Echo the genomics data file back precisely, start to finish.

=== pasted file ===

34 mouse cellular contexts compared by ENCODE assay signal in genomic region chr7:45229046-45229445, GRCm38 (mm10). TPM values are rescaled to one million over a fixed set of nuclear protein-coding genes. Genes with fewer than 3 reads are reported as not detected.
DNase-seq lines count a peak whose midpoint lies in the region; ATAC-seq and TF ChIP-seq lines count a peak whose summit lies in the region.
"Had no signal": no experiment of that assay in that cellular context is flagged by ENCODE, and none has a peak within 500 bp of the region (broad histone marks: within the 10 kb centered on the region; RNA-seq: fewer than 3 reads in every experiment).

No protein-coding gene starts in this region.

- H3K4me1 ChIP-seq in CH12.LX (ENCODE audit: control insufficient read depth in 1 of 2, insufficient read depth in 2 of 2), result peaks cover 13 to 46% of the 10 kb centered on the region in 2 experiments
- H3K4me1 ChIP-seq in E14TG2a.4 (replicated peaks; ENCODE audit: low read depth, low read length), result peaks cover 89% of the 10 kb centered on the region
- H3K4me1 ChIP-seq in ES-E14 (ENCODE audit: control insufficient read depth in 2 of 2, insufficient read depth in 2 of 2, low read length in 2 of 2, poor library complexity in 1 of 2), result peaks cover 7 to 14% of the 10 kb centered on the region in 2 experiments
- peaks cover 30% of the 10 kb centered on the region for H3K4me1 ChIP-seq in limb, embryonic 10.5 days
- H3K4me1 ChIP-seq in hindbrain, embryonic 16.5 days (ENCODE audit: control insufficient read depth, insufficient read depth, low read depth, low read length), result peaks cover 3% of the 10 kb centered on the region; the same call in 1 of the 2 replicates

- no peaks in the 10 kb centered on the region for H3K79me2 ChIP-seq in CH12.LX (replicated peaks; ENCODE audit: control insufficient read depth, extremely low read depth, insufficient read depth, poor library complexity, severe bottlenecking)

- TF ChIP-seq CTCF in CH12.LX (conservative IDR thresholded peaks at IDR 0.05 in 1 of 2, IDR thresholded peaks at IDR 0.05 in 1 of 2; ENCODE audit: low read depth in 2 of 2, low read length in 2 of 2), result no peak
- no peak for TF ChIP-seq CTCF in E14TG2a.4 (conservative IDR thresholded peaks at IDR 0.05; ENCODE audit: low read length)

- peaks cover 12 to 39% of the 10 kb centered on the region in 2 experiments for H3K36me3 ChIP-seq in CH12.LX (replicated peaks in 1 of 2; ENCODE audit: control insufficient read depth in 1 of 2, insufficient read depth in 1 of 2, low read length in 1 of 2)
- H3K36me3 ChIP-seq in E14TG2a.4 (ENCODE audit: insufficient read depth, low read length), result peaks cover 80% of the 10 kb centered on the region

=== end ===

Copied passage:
34 mouse cellular contexts compared by ENCODE assay signal in genomic region chr7:45229046-45229445, GRCm38 (mm10). TPM values are rescaled to one million over a fixed set of nuclear protein-coding genes. Genes with fewer than 3 reads are reported as not detected.
DNase-seq lines count a peak whose midpoint lies in the region; ATAC-seq and TF ChIP-seq lines count a peak whose summit lies in the region.
"Had no signal": no experiment of that assay in that cellular context is flagged by ENCODE, and none has a peak within 500 bp of the region (broad histone marks: within the 10 kb centered on the region; RNA-seq: fewer than 3 reads in every experiment).

No protein-coding gene starts in this region.

- H3K4me1 ChIP-seq in CH12.LX (ENCODE audit: control insufficient read depth in 1 of 2, insufficient read depth in 2 of 2), result peaks cover 13 to 46% of the 10 kb centered on the region in 2 experiments
- H3K4me1 ChIP-seq in E14TG2a.4 (replicated peaks; ENCODE audit: low read depth, low read length), result peaks cover 89% of the 10 kb centered on the region
- H3K4me1 ChIP-seq in ES-E14 (ENCODE audit: control insufficient read depth in 2 of 2, insufficient read depth in 2 of 2, low read length in 2 of 2, poor library complexity in 1 of 2), result peaks cover 7 to 14% of the 10 kb centered on the region in 2 experiments
- peaks cover 30% of the 10 kb centered on the region for H3K4me1 ChIP-seq in limb, embryonic 10.5 days
- H3K4me1 ChIP-seq in hindbrain, embryonic 16.5 days (ENCODE audit: control insufficient read depth, insufficient read depth, low read depth, low read length), result peaks cover 3% of the 10 kb centered on the region; the same call in 1 of the 2 replicates

- no peaks in the 10 kb centered on the region for H3K79me2 ChIP-seq in CH12.LX (replicated peaks; ENCODE audit: control insufficient read depth, extremely low read depth, insufficient read depth, poor library complexity, severe bottlenecking)

- TF ChIP-seq CTCF in CH12.LX (conservative IDR thresholded peaks at IDR 0.05 in 1 of 2, IDR thresholded peaks at IDR 0.05 in 1 of 2; ENCODE audit: low read depth in 2 of 2, low read length in 2 of 2), result no peak
- no peak for TF ChIP-seq CTCF in E14TG2a.4 (conservative IDR thresholded peaks at IDR 0.05; ENCODE audit: low read length)

- peaks cover 12 to 39% of the 10 kb centered on the region in 2 experiments for H3K36me3 ChIP-seq in CH12.LX (replicated peaks in 1 of 2; ENCODE audit: control insufficient read depth in 1 of 2, insufficient read depth in 1 of 2, low read length in 1 of 2)
- H3K36me3 ChIP-seq in E14TG2a.4 (ENCODE audit: insufficient read depth, low read length), result peaks cover 80% of the 10 kb centered on the region